Statement from Nancy Flake Johnson, Urban League of Greater Atlanta, in response to the convictions the murder of Ahmaud Arbery

Statement from Nancy Flake Johnson, president and CEO of the Urban League of Greater Atlanta, and the Latin American Association and AJC’s Atlanta Black Jewish Coalition, in response to the convictions on Nov. 24, 2021, of the three men in the murder of Ahmaud Arbery

 

Black communities and allies of other races, and various religions and creeds, took a collective sigh of relief and shed tears of gratitude today with the announcement that the three White men who chased down and murdered Ahmaud Arbery on Feb. 23, 2020, have been found guilty. They face life sentences without the possibility of parole for their actions.

 

The guilty verdict is at least some justice for Ahmaud Arbery, but we must not forget that his mother, father, siblings, and entire family lost someone they loved dearly. At the time of his death, he was looking forward to enrolling in South Georgia Technical College to become an electrician. Now, his death, along with the conviction of his killers, marks a time for us to recommit to insist on equal justice for all in our nation.

We must not let Ahmaud’s death, and that of so many others, be in vain. We must work together to insist on criminal justice reform and racial justice in policing. Other states must join Georgia in making hate crimes and vigilantism illegal. People who murder other people after provoking or manufacturing a danger, must not get away with a self-defense plea. They must pay the price with verdicts of Guilty. Guilty. Guilty. And sentences to match the crime.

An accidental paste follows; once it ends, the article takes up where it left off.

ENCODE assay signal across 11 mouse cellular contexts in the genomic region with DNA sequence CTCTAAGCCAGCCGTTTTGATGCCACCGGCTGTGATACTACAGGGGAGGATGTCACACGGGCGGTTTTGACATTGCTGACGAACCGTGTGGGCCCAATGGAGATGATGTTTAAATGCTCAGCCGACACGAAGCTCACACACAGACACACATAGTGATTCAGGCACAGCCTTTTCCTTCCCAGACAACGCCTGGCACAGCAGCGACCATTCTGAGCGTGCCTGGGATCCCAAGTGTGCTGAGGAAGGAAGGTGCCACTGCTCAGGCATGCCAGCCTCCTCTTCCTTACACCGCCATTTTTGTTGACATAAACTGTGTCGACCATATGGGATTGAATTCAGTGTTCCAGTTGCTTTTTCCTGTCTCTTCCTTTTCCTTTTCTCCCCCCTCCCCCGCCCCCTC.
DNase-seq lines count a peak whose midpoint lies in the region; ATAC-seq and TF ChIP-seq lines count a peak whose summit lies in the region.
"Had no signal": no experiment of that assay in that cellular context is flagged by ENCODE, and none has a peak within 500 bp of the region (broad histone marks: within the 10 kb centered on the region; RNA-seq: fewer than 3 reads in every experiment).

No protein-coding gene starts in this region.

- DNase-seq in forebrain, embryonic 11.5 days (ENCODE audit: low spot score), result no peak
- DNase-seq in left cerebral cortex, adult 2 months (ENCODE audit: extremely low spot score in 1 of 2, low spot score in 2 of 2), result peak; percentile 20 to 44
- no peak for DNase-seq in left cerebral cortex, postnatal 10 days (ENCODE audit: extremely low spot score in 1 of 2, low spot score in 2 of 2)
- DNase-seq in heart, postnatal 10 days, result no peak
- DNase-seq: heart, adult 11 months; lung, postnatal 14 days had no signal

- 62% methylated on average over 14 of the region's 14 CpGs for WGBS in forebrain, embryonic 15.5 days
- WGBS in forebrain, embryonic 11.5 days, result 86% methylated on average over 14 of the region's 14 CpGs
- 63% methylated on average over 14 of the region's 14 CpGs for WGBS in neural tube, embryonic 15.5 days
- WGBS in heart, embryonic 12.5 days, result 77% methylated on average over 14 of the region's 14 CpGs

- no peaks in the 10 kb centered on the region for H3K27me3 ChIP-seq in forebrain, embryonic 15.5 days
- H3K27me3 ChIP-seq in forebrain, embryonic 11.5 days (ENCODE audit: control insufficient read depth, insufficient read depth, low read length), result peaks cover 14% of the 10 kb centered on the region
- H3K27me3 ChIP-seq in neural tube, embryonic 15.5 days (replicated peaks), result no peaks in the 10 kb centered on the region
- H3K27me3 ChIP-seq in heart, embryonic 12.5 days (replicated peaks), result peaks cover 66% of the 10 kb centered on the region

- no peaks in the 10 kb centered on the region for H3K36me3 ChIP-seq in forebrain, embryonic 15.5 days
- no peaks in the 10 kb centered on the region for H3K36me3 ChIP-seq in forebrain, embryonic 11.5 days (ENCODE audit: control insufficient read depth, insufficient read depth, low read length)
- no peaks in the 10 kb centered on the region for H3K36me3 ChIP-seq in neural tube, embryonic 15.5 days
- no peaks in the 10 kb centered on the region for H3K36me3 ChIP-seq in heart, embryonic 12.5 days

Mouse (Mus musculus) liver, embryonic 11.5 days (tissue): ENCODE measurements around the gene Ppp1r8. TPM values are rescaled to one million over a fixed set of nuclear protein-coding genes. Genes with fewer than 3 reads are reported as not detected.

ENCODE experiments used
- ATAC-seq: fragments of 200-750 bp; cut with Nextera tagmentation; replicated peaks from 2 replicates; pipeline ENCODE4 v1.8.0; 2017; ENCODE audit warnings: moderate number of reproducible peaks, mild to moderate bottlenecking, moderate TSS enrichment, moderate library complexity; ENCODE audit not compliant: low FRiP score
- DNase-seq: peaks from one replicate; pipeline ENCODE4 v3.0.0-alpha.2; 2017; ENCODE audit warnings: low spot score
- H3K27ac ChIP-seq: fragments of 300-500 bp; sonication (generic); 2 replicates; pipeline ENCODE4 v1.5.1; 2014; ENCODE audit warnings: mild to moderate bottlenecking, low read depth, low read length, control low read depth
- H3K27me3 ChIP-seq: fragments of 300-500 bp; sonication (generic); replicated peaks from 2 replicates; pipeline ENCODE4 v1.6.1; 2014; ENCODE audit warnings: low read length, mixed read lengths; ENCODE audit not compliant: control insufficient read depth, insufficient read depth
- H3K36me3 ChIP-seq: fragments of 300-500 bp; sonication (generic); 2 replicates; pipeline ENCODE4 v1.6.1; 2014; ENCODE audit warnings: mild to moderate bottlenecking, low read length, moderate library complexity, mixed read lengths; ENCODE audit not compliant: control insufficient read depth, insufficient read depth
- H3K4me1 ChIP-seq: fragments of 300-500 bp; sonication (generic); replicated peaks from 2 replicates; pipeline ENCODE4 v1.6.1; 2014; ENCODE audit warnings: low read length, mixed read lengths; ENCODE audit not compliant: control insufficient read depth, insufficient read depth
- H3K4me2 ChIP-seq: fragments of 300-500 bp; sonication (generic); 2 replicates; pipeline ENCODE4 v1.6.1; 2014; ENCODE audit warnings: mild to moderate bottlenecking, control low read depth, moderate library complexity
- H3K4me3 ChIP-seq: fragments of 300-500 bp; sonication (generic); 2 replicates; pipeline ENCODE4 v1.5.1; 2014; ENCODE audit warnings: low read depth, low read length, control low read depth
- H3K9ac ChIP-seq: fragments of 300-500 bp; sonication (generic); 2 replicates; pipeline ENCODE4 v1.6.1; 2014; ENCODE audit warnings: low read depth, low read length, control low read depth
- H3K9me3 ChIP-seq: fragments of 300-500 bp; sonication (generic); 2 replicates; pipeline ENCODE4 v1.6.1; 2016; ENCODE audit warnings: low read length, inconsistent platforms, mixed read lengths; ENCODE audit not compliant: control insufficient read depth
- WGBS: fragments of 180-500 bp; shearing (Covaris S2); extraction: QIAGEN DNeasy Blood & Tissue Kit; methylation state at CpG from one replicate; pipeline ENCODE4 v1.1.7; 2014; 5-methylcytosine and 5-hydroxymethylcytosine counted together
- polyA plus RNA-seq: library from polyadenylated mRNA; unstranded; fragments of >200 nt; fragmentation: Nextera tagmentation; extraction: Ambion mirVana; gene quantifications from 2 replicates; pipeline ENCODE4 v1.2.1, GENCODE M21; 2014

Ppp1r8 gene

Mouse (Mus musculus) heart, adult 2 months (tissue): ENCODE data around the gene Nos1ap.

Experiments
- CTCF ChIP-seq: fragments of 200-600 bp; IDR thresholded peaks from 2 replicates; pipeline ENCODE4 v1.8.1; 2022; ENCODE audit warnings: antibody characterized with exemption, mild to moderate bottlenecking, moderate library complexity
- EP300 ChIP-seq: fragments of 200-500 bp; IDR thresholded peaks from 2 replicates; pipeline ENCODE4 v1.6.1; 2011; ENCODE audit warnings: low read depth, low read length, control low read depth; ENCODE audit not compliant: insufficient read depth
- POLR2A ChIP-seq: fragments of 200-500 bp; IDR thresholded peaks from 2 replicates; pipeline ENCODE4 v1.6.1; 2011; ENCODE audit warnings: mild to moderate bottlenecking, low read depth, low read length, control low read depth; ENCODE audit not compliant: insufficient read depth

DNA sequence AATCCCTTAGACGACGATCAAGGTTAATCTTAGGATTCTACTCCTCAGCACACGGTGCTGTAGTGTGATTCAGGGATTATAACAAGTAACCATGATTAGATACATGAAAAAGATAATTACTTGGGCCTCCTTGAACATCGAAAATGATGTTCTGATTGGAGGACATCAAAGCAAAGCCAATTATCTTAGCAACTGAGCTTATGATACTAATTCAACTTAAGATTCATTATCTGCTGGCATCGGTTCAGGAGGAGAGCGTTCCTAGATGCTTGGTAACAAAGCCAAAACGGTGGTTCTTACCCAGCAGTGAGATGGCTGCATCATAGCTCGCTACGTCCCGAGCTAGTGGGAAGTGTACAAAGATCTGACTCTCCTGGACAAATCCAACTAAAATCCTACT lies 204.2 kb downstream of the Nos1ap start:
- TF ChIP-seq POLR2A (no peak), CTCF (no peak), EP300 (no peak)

Guilty verdicts in such cases have been nowhere near an assured outcome. History has taught us that White men all too often get off scot-free in crimes against people of color and religious minorities, including Jews, even when caught on video and audio acting illegally as law enforcement or armed vigilantes. In the Aubery case, a 25-year-old Black man incurred the wrath of vigilantes because he was jogging down the street and did not stop on their commands, then tried to defend himself when a stranger pointed a gun at him.

 

We also have learned to be wary of the outcome of a trial when the jury is all White or so. As in the case of Travon Martin. The teenager was gunned down on Feb. 26, 2012. The case sparked a cry across the nation for reforms in the criminal justice system. Trayvon’s armed killer got off with a self-defense plea even though he had been warned against vigilantism. And his young victim was only carrying a bag of Skittles.

 

We join Ahmaud Arbery’s family in expressing gratitude to the prosecutors and the all-White jury for the guilty verdicts. Their actions showed their recognition of Ahmaud Arbery as a human being whose life deserved respect. Their verdict was a resounding reminder that a Black man – indeed like people of all other races — deserves the presumption of innocence as he engages in an ordinary behavior — like jogging, driving, walking down the street, sitting in the park, protesting injustice, or finding themselves caught in infractions like having a broken taillight.

 

If this case sparks the sustained push for reform that Trayvon Martin’s death ignited yet sadly did not sustain – nor did George Floyd’s yet – then Ahmaud Arbery’s loved ones may be able to move even closer to the peace they deserve.

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